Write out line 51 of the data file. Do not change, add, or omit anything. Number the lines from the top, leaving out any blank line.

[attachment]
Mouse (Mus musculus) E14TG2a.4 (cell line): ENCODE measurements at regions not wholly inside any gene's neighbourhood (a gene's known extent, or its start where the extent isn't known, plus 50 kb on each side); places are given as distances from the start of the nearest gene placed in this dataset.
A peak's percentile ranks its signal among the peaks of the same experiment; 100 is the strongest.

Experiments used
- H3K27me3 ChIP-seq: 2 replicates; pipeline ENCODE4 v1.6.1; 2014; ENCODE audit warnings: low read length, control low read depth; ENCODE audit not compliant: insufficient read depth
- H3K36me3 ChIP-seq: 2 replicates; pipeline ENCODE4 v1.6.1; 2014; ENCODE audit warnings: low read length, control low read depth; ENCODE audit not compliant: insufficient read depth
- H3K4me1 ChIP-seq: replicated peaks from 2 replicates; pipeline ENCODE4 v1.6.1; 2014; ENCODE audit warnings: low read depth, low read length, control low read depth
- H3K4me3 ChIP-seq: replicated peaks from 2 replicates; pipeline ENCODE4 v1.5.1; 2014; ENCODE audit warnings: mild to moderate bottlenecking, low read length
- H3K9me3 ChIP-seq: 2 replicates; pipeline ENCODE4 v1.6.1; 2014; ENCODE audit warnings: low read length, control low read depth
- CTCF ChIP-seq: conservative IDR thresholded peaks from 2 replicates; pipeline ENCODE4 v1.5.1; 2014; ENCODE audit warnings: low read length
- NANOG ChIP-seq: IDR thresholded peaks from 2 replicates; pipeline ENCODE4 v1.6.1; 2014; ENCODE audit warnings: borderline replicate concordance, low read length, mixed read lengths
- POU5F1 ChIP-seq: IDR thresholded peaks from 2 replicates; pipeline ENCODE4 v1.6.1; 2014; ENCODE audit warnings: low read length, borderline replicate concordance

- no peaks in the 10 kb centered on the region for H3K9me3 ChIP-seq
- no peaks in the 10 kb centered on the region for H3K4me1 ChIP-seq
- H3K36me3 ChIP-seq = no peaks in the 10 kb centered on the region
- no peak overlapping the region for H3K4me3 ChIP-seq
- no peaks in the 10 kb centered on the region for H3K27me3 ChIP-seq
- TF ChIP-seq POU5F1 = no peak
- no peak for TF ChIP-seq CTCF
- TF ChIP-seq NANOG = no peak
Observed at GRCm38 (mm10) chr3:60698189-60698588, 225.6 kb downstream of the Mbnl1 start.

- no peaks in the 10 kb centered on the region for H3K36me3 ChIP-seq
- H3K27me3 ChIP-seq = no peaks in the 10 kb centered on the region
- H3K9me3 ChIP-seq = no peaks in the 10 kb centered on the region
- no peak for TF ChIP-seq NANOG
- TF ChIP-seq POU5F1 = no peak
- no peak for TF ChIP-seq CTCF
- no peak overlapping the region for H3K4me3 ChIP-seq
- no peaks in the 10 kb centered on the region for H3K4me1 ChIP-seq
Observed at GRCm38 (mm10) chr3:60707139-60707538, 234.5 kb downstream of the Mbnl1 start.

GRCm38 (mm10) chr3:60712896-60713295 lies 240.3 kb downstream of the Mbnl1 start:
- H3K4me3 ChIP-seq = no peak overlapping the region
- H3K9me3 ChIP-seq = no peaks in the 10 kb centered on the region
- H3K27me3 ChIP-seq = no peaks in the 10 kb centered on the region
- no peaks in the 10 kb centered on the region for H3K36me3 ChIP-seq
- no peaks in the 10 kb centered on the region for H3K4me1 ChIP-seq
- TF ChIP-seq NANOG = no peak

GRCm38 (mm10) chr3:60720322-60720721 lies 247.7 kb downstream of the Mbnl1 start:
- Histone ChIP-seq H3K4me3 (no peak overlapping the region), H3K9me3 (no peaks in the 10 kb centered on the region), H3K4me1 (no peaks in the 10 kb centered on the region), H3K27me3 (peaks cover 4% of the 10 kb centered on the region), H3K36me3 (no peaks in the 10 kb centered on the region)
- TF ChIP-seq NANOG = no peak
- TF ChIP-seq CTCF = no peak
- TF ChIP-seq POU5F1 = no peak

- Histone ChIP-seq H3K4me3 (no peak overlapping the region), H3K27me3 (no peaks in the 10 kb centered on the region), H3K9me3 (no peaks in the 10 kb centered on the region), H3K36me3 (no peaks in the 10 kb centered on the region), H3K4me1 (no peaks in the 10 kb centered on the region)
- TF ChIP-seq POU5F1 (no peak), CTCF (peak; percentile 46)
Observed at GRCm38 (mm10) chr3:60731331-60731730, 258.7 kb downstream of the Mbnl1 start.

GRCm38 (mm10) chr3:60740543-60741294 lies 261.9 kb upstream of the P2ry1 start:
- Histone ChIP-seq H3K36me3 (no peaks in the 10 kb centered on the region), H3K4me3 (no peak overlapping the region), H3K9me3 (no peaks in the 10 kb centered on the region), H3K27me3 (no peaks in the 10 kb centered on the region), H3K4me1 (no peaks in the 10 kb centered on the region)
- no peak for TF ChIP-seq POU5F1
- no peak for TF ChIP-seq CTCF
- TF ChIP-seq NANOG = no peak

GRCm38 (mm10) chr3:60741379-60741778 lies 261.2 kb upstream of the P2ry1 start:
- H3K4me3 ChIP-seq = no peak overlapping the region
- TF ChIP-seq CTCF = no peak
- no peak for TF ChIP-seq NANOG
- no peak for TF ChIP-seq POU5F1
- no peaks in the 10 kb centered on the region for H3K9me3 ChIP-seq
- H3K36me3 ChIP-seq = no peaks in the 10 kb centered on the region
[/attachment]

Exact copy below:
- H3K4me3 ChIP-seq = no peak overlapping the region